What Color Is Your Tiki Torch?

My dear White brothers and sisters who are expressing surprise at the expression of tiki-torch carrying White Supremacy, violence, and domestic terrorism in Virginia today, I would like a word.

Yes, I’m talking to you who just said, “I can’t believe this is 2017.”

If we are the type to be offended by racism, of course we are outraged by today’s news. Of course we want to distance ourselves from those uncanny, waxen-faced weirdos waving Confederate flags and making Heil salutes over the flames of their tiki torches.

Distancing ourselves is not enough. In fact, I argue that we take a minute and see where we do our own damage to equality, if in more socially acceptable ways.

Let me tell you what I did as a teacher. I consistently got the names of two of my beloved students mixed up. They were both Spanish names, and even though the young men are extremely distinguishable from one another in personality and appearance, I continued to make that error up until the last month of school. Even though I wanted to fall into a hole and distance myself from myself as much as I could every single time it happened, I did it again and again. Their families don’t even share the same national heritage. It was absurd.

I wish I could say my mix-up was an anomaly on my part, but if any former students are reading this, they know damn well it wasn’t.

What I mean is that as hard as I strive to be a part of the solution to inequality and not part of the problem, I still on some level of my consciousness saw not two individual students, but two boys with brown skin, black hair, and names unlike my own.

The students in question bent over backwards to assure me it was okay, but it was not okay. I was their teacher in a position of authority in their lives. I could only promise them that I was using my embarrassment to reflect on myself so that my future students might benefit from a teacher who is better than the one they had.

Perhaps our outrage today could be another opportunity for us to reflect on ourselves.

I am going to get personal, because until we are willing to be honest about the scourge of racism amongst ourselves we will never heal. And it is our job to heal ourselves.

I am talking to you, the teacher I once knew who thought he was doing a promising Black athlete a favor by writing his college essay for him, rather than working with him so he could write it himself. You said he couldn’t learn to write and you didn’t expect much of an argument to that statement.

And to you, the mother whose son who was rejected by just one of the several college programs he applied to and who has assured me that his spot was obviously taken by a kid who only got in by Affirmative Action.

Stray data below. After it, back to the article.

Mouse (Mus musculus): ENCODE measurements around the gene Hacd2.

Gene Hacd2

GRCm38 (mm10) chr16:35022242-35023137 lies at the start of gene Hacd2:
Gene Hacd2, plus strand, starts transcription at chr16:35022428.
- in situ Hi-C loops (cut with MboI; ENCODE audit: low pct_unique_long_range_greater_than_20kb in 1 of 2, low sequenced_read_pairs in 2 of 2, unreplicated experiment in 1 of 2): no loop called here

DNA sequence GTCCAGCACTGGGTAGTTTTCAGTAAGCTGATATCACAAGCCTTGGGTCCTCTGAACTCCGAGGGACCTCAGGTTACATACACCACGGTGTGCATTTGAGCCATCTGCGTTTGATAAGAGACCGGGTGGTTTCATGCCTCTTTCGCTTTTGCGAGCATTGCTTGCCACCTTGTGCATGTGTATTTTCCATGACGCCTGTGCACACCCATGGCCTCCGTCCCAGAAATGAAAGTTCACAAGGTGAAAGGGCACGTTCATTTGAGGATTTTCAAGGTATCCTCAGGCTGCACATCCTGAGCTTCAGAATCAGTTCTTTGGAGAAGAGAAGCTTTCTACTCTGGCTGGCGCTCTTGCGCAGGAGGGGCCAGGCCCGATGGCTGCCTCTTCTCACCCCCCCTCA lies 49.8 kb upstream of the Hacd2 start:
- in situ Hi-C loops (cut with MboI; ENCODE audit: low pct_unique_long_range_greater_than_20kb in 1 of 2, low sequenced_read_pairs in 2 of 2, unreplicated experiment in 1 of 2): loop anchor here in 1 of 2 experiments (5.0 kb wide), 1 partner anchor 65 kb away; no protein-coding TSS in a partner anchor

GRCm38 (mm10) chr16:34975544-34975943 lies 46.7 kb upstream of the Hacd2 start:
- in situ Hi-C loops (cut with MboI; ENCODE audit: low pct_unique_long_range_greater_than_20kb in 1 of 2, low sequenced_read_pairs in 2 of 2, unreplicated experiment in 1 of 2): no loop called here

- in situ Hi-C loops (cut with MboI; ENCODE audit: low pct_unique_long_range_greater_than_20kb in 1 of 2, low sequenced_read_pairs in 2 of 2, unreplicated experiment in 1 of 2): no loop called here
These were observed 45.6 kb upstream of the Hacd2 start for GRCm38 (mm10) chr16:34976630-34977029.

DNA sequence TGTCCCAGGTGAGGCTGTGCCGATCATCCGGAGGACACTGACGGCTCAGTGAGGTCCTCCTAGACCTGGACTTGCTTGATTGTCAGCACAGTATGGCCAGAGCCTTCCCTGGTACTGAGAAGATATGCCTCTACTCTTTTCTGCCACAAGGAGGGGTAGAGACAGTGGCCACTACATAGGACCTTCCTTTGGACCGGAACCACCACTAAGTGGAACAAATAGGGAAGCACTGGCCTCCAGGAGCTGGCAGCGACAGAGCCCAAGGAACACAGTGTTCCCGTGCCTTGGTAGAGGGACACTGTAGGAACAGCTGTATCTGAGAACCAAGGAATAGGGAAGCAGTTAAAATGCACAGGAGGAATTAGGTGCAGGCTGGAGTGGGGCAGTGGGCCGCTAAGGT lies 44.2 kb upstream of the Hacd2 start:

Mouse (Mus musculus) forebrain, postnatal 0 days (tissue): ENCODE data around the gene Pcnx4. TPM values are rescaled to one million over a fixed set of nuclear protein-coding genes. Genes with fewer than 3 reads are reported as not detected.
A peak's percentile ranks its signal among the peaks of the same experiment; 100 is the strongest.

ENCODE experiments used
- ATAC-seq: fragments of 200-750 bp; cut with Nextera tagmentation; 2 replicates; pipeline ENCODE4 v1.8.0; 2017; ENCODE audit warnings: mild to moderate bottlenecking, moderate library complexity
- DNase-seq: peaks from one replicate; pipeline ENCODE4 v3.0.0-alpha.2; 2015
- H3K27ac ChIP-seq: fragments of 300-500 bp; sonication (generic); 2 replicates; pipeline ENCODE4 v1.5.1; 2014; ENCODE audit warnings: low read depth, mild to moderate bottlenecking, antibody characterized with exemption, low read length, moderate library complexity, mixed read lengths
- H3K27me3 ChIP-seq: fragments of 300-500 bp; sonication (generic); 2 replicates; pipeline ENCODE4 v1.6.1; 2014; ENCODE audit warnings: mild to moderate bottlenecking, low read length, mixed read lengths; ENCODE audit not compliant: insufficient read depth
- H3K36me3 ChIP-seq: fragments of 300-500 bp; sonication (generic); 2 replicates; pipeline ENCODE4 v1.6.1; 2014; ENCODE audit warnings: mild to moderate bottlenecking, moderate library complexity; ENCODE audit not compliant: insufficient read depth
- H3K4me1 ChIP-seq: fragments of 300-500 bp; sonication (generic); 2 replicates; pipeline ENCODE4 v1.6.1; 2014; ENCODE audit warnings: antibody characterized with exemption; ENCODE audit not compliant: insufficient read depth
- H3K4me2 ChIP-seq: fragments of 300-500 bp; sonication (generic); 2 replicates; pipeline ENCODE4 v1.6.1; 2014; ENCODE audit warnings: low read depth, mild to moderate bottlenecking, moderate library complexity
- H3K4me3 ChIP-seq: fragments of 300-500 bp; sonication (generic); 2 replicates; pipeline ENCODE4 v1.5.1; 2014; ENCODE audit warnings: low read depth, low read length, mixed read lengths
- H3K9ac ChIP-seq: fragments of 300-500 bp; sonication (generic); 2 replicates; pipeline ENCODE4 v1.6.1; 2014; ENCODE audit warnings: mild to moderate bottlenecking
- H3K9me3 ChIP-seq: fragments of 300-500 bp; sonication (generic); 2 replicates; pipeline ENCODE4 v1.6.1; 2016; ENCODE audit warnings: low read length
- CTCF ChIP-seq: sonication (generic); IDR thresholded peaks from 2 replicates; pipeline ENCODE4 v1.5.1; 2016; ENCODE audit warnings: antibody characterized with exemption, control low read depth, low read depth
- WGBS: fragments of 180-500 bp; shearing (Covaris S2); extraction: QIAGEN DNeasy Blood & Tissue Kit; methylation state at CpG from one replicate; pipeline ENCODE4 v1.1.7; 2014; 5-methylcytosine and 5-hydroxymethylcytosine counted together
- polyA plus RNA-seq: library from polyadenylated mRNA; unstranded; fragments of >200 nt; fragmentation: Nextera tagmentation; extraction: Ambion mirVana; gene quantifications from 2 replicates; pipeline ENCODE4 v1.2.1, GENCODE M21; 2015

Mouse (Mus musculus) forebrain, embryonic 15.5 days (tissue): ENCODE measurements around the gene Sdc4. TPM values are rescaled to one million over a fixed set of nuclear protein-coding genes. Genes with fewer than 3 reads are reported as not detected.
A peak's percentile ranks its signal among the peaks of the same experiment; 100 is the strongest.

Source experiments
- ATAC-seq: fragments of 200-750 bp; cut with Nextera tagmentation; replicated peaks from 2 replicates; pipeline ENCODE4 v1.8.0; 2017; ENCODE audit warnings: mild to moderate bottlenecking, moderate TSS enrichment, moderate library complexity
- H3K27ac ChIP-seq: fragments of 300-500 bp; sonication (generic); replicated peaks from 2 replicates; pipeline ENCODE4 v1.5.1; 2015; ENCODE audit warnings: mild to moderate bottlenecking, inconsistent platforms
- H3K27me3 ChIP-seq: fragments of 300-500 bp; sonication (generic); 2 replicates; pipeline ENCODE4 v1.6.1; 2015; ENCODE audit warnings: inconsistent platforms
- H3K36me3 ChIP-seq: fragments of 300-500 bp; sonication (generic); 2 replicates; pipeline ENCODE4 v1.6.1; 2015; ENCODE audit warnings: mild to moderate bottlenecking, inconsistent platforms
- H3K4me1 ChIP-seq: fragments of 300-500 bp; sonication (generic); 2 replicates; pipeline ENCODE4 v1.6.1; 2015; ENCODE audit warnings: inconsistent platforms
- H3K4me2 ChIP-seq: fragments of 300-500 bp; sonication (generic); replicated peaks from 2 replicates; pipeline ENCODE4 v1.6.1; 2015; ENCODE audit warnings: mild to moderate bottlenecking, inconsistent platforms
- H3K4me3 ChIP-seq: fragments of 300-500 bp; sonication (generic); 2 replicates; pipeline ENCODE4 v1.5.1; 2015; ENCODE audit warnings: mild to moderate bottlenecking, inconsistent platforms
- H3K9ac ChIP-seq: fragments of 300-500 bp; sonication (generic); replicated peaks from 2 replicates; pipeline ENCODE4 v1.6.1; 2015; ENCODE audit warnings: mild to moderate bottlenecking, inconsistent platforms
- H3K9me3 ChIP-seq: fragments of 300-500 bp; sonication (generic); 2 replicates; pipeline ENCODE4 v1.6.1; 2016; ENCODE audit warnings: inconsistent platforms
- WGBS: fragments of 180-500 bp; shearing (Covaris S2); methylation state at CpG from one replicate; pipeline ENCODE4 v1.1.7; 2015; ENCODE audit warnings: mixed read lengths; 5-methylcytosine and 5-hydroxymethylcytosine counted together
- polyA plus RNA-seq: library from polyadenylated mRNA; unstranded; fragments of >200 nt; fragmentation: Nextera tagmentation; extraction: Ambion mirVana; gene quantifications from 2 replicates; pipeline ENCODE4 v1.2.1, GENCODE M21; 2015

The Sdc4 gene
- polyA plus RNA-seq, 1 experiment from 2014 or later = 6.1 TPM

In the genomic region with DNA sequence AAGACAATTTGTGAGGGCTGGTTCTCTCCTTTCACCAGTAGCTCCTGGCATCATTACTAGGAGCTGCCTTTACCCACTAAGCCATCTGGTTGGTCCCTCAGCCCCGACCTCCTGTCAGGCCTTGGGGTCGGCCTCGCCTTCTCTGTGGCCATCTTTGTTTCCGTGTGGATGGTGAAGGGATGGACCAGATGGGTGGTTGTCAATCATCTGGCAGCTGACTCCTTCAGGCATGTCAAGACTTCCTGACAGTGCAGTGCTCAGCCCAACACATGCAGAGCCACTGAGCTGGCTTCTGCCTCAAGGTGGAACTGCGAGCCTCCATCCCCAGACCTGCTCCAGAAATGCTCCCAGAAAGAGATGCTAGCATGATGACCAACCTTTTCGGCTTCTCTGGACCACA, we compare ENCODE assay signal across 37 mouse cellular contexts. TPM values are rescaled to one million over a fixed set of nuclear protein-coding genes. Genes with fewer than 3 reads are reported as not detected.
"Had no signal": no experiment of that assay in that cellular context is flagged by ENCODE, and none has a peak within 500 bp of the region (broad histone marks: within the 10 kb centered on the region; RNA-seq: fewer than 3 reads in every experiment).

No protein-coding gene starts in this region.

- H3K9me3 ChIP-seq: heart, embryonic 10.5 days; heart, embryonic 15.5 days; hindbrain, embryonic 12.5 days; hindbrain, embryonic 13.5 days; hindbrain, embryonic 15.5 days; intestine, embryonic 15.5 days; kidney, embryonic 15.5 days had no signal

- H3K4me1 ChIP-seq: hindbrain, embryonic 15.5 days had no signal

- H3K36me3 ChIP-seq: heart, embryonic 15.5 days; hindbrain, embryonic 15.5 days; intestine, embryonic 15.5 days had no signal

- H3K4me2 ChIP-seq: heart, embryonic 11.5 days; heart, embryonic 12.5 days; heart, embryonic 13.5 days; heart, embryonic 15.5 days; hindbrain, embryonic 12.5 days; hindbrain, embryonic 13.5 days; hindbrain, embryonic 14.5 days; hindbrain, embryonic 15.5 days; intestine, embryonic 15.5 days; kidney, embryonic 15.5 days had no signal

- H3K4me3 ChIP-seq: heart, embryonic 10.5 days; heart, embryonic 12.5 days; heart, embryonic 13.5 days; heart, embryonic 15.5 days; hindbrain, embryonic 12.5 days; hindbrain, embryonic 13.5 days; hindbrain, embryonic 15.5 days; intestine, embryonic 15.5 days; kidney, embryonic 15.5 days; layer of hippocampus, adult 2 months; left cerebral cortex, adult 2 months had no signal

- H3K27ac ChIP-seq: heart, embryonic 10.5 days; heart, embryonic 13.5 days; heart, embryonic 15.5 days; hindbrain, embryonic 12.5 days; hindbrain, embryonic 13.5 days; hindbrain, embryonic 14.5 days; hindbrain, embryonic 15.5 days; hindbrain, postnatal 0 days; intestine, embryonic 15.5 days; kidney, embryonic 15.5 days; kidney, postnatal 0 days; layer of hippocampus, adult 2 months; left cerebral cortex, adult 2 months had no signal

This also goes out to the former colleague who read The Bell Curve and even though the so-called “research” in that piece of crap was debunked by actual brain scientists even before it was published, you used that book as proof of what you’ve suspected all along in your classroom: Students of African descent are genetically incapable of succeeding academically at the level of Asians and Whites.

Perhaps some of you didn’t have anything to say after Philando Castile was shot at a routine traffic stop, but had all kinds of All Lives Matter announcements after the murder of the innocent police officers in Dallas.

I am also talking straight to you, the many white friends who have asked me if I was scared while I was teaching in schools with majority Black students, or in neighborhoods with majority Black residents.

Scared of what? Don’t be scared of Black kids. Be scared for them.

Unarmed Black citizens of this country are over three times more likely to be killed or injured at the hands of the police than White people. This is a fact independent of actual local-level crime rates.

Fifty-three percent of White women in this country voted for a presidential candidate whose campaign events were marked by violent rhetoric, proudly racist supporters, and actual violence against people of color.

So no, we don’t get to be surprised today. We don’t even get to say Not All White People. Because damn, maybe not all, but enough of us to stop progress, equality, and justice in its tracks in this country.

We can be a part of the solution but only when we can be honest about when we have been part of the problem. This is an awful reality to be faced with. I hate it too. I am writing this right now but the jury is still out whether I’ll post it. I am deeply ashamed.

I believe we can get over our own limited thinking and heal. This is where my hope lies.

Let’s hold each other accountable to listening and being awake and not surprised.

Let’s hold each other accountable to helping and not hurting.

The racists on the news today are the worst of us. Let’s pinch those stupid tiki torches out with our awareness and collective right and loving actions.

If we do anything less, we might as well be holding the torches ourselves.

One Comment

  1. I am happy that you shared that.


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